To swear or not to swear

Question:
What’s your policy with swearing in your novel? Do you substitute lesser words for the biggies? Or do a Zane Grey sort of thing where you use something that looks like this: “G_______!” Texas said.

Or just leave ’em out?

I know some of you don’t care about this. I know that space marines have potty mouths, so the things they say don’t sound right unless it’s peppered with expletives.

I suppose I could come up with all new swear words to replace those English swear words we all know and love. That way, the marines can be a pottymouthed as they want, but no one gets offended when they’re all, “Move your supercalifragilistic rear!”

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6 thoughts on “To swear or not to swear

    • No. Only swear if the character needs to as part of their existence. A dockworker doesn’t sound like a banker. The dockworker might casually use the f word in every sentence. The banker never uses the f word until he is thwarted by someone who defrauds him, and then he goes from gentile sounding to a vicious, swearing viper. Normal, nice-sounding people may never swear, until you put them in situations of violent conflict, and suddenly they’re saying terrible, nasty things.

      So use the swear words in context. Or don’t use them. Instead of:
      “F_______ ____!” Jack said. “Why’d you hit me in the jaw?”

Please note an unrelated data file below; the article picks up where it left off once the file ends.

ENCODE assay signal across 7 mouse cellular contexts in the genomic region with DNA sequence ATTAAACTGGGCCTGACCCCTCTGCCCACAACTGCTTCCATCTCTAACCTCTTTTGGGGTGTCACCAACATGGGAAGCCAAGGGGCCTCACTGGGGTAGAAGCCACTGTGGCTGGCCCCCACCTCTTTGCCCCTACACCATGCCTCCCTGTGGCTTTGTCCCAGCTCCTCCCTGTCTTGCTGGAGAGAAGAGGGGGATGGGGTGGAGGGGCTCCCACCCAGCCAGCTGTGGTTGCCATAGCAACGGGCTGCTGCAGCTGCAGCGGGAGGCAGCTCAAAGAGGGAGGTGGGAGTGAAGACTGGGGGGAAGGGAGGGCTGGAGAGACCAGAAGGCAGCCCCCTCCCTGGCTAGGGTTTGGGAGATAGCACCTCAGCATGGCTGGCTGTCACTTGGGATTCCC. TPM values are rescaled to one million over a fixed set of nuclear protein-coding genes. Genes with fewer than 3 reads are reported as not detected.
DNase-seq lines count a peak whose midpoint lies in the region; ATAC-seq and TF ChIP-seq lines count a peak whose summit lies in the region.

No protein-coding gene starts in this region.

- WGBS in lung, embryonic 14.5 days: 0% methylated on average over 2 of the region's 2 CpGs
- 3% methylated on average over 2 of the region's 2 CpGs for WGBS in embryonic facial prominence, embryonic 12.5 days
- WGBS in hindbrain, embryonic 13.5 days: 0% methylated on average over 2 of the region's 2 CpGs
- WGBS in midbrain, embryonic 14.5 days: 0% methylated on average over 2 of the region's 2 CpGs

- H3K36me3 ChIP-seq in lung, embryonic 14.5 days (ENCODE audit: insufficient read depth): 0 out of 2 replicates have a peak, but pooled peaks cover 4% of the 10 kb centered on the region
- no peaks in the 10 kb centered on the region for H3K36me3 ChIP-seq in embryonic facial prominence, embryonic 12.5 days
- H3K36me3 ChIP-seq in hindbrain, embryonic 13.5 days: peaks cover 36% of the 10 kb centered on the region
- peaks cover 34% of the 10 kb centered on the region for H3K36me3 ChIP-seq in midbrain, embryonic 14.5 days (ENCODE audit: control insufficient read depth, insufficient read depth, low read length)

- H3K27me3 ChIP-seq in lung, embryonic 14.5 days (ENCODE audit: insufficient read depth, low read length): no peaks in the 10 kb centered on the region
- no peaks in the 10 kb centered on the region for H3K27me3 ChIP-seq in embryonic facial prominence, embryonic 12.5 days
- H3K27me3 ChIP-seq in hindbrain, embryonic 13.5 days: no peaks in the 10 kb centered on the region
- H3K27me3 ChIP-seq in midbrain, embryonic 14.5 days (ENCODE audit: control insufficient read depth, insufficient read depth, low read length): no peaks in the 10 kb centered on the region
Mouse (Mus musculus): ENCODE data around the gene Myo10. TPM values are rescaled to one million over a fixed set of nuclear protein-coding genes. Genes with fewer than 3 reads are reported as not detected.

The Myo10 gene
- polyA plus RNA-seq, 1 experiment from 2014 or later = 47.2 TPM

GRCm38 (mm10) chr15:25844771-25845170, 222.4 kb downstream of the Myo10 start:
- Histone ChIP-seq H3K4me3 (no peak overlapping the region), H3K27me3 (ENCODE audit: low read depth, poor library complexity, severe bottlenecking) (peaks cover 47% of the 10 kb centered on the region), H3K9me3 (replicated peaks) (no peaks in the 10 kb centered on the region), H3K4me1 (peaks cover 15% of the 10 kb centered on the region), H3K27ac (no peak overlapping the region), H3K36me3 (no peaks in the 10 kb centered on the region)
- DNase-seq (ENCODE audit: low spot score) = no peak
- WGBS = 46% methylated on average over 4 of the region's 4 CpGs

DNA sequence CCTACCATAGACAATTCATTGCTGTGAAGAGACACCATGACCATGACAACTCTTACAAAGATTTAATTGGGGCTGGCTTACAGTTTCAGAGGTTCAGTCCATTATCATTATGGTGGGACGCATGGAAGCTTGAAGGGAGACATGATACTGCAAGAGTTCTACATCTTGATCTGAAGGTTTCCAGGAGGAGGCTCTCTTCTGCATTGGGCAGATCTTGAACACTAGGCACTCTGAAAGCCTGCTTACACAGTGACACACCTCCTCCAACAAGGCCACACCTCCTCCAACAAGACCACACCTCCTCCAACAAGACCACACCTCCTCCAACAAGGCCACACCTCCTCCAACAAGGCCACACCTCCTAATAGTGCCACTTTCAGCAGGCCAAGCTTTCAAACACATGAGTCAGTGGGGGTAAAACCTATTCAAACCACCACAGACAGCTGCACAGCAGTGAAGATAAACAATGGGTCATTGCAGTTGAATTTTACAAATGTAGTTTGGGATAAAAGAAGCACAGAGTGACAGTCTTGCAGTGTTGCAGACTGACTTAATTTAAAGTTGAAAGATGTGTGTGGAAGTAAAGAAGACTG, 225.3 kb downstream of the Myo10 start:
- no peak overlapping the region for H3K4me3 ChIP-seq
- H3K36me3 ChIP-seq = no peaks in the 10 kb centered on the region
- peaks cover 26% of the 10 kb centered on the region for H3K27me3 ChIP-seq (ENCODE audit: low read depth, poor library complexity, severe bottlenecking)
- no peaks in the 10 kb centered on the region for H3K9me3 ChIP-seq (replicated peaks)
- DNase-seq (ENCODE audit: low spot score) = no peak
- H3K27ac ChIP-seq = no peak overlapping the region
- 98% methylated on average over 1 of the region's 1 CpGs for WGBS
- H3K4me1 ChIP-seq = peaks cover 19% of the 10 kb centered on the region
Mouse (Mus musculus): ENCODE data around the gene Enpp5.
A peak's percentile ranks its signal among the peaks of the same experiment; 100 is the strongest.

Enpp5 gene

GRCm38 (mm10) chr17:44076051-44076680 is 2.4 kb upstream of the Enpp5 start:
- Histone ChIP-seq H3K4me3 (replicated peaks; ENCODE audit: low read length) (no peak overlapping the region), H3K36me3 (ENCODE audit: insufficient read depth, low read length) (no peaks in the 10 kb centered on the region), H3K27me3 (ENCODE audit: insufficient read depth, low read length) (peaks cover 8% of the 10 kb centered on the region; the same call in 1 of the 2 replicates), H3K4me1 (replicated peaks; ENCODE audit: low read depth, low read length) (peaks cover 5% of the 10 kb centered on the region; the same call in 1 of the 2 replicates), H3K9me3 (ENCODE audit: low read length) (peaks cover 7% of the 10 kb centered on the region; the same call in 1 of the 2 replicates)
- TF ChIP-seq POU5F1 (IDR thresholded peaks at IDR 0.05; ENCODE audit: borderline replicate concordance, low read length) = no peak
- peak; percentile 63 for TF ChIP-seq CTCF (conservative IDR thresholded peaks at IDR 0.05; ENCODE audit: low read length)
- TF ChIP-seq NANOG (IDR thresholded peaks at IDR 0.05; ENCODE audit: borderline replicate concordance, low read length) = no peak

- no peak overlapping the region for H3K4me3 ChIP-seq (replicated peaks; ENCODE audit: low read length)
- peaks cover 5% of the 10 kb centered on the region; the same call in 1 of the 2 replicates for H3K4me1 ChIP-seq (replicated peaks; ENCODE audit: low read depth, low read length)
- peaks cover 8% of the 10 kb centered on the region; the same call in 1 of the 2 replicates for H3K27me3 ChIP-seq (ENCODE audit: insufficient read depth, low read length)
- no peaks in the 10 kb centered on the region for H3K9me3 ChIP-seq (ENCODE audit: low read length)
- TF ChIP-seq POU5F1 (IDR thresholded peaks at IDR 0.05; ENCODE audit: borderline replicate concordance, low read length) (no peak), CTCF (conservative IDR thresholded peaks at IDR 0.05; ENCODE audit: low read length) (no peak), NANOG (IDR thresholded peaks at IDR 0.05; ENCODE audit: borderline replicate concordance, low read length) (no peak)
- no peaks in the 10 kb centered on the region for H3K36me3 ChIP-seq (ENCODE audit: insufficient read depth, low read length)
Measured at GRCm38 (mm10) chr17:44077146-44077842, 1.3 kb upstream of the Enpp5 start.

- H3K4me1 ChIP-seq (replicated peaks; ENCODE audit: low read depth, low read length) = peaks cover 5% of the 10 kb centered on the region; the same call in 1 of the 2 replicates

You could say,
      Jack was struck in the jaw. He swore loudly. “Why’d you hit me in the jaw?”

      There, the reader can decide what choice bad word went in there. Maybe someone might only have mild words in their mind, so Jack really said in their heads:
      “By gum, shoot! Why’d you hit me in the jaw?”

      Like

        • It’s definitely a tell, not show. Usually it’s a no-no, but if you don’t want to put in the word, you don’t, and that’s one of the ways to do it. I’ve also seen, “He muttered an oath” or “he swore a mighty oath,” or something to that effect.

          Liked by 1 person

    • I get contextual swearing. I guess it has to be used when necessary to set a scene, but there’s plenty of ways around it. I might just make up some new words and let those be sprinkled in the text. Or the thing with the blanks… the reader gets to make up the potty language for themselves.

      Liked by 1 person

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